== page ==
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Pound weaker in Asia after London attacks, Caixin services ahead

2017-6-5 10:47:00Basics of Trading
Pound weaker in Asia after London attacks, Caixin services ahead

The pound was quoted weaker in early Asia on as markets react to a weekend attack in London that killed seven after a van mowed down pedestrians on London Bridge and attackers from the vehicle fanned out and started stabbing people at nearby restaurants and bars.

GBP/USD was quoted at 1.2872, down 0.08%. The U.S. dollar index, which measures the greenback’s strength against a trade-weighted basket of six major currencies, was last quoted at 96.71.

Ahead, the Caixin Services PMI from China will be closely followed with a reading of 51.4 expected for May, down from 51.5 in April.

Last week, the dollar fell to seven month lows against a currency basket on Friday after a poor U.S. employment report added to uncertainty over the outlook for rate hikes by the Federal Reserve in the second half of the year.

The U.S. economy added 138,000 jobs last month the Labor Department reported, falling far short of economists’ expectations for 185,000 new jobs.

Figures for March and April were revised to show that 66,000 fewer jobs were created than expected, indicating that the labor market may be losing momentum, even though the unemployment rate ticked down to a 16-year low of 4.3%.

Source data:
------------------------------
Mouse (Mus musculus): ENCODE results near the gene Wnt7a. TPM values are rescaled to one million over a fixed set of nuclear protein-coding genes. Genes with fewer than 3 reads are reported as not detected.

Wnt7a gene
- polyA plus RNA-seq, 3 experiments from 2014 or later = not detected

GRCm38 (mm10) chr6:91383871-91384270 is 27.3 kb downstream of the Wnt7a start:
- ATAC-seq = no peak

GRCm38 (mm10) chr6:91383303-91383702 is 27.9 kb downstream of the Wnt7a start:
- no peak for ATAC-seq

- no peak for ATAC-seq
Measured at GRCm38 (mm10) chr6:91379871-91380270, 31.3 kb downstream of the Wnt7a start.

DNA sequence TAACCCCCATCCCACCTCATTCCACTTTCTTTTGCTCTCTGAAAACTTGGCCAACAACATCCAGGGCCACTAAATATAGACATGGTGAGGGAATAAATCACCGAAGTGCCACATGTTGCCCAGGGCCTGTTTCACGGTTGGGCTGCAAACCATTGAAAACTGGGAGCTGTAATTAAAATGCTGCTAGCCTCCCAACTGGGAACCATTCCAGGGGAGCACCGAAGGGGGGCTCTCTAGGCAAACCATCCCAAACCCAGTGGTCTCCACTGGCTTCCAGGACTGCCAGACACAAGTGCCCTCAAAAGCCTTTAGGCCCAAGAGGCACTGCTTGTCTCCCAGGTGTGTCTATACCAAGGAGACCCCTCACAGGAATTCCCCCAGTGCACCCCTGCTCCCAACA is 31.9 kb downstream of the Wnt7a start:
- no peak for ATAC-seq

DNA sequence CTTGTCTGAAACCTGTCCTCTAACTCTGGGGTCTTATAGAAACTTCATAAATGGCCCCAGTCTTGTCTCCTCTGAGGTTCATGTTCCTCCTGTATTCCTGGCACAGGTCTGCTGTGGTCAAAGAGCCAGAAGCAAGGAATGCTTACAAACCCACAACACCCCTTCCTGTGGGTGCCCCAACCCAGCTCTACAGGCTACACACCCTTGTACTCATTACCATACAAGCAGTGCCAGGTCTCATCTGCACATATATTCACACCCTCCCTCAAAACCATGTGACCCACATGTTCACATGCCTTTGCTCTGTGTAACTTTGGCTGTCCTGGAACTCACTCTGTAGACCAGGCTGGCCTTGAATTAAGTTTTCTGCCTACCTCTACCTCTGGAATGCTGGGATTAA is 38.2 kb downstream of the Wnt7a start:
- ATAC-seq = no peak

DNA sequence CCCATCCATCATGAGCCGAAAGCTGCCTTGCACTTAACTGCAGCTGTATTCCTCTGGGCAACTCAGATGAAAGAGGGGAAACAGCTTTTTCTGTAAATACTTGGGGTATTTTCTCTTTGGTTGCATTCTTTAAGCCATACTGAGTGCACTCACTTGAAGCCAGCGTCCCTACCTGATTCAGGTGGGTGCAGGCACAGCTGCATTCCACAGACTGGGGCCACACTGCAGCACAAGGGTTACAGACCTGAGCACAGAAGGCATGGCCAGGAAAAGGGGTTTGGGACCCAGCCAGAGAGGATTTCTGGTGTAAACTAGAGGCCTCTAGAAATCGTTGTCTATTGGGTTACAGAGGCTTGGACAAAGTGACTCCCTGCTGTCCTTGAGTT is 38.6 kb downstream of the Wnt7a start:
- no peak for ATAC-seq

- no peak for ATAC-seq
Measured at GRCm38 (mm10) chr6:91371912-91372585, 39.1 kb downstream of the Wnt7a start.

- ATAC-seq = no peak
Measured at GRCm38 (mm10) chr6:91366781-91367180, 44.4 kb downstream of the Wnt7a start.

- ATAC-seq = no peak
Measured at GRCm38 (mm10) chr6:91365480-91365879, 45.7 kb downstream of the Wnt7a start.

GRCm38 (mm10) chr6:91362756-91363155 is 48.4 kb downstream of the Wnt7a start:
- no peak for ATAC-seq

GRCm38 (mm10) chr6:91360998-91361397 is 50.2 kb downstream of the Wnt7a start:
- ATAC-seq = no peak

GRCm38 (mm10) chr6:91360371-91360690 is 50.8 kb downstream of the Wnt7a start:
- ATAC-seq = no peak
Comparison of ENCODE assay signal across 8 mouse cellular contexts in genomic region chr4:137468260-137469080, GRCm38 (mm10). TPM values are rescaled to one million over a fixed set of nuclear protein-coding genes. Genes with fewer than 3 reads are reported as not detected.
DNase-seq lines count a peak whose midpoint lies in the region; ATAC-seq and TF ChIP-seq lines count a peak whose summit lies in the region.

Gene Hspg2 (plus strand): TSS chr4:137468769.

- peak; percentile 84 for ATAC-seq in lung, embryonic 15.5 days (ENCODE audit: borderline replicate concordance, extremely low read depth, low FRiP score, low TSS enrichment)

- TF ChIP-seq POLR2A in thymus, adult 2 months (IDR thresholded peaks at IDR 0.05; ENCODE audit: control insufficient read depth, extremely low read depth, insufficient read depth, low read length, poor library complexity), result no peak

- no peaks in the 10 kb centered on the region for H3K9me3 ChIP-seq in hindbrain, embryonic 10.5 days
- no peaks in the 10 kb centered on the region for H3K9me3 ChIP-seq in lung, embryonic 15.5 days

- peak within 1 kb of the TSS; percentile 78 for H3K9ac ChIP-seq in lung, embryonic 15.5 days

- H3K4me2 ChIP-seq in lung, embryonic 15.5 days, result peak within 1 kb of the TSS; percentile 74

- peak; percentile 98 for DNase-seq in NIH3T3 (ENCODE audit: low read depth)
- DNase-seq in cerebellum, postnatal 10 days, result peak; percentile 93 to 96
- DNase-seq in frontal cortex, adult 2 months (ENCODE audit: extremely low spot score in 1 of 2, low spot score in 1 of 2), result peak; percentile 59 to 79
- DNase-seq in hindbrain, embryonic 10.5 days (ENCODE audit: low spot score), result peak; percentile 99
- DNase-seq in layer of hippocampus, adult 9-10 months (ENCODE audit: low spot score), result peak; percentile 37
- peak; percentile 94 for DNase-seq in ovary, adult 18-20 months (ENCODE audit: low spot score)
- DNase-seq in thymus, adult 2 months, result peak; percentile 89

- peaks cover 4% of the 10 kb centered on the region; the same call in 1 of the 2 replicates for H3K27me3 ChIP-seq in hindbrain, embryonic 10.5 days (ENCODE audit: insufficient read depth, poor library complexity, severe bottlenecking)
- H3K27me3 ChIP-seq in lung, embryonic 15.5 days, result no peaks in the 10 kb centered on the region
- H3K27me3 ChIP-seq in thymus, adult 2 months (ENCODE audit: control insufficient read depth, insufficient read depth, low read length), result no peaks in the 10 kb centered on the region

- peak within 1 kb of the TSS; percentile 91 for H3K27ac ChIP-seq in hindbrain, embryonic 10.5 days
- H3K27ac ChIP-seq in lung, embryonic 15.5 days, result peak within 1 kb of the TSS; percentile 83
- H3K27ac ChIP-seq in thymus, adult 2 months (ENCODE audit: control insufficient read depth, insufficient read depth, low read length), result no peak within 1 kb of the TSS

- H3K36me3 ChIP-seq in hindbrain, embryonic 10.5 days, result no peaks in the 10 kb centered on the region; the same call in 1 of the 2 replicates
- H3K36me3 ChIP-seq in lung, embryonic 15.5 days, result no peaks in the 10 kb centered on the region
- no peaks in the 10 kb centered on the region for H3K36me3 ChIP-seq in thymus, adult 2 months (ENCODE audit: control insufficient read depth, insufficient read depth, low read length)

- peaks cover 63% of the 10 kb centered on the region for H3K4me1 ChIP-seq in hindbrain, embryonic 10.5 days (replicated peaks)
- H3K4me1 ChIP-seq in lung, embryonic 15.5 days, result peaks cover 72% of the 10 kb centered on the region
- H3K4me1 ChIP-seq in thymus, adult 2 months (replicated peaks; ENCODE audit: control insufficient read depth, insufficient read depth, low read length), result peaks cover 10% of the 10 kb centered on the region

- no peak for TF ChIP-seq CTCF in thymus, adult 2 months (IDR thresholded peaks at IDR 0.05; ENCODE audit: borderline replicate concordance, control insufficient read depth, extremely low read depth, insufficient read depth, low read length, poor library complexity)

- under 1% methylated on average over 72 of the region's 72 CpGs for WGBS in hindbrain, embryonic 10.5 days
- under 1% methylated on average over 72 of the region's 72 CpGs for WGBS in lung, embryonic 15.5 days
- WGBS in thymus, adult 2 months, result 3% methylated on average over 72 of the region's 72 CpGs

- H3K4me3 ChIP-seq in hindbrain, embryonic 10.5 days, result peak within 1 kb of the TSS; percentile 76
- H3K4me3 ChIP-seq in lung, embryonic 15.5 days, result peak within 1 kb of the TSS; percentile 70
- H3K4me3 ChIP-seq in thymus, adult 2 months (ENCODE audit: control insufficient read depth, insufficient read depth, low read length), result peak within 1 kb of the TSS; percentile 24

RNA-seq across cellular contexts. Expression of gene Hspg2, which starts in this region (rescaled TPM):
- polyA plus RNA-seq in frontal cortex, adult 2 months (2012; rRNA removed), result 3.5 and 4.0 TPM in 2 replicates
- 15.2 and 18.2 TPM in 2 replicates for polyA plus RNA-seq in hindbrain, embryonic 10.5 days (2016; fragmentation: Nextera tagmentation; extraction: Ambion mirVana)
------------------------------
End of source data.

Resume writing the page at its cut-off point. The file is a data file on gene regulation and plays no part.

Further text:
Most analysts still believe the disappointing data will not stop the Federal Reserve from raising interest rates at its meeting later this month.

Traders now see a roughly 88% chance of a Fed rate increase on June 14, down slightly from 89% before the jobs report.

But the slowdown in jobs growth could temper expectations for a pick-up in economic growth in the second quarter after the economy expanded by just 1.2% year-over-year in the first quarter.

Events in Europe are likely to set the tone for global financial markets this week, ahead of the European Central Bank policy meeting and British general election. Chinese data on trade and inflation will also be closely watched.

In the U.S., market players will pay close attention to former FBI director James Comey's testimony to the Senate Intelligence Committee, in a hearing that could add to difficulties facing the Trump administration.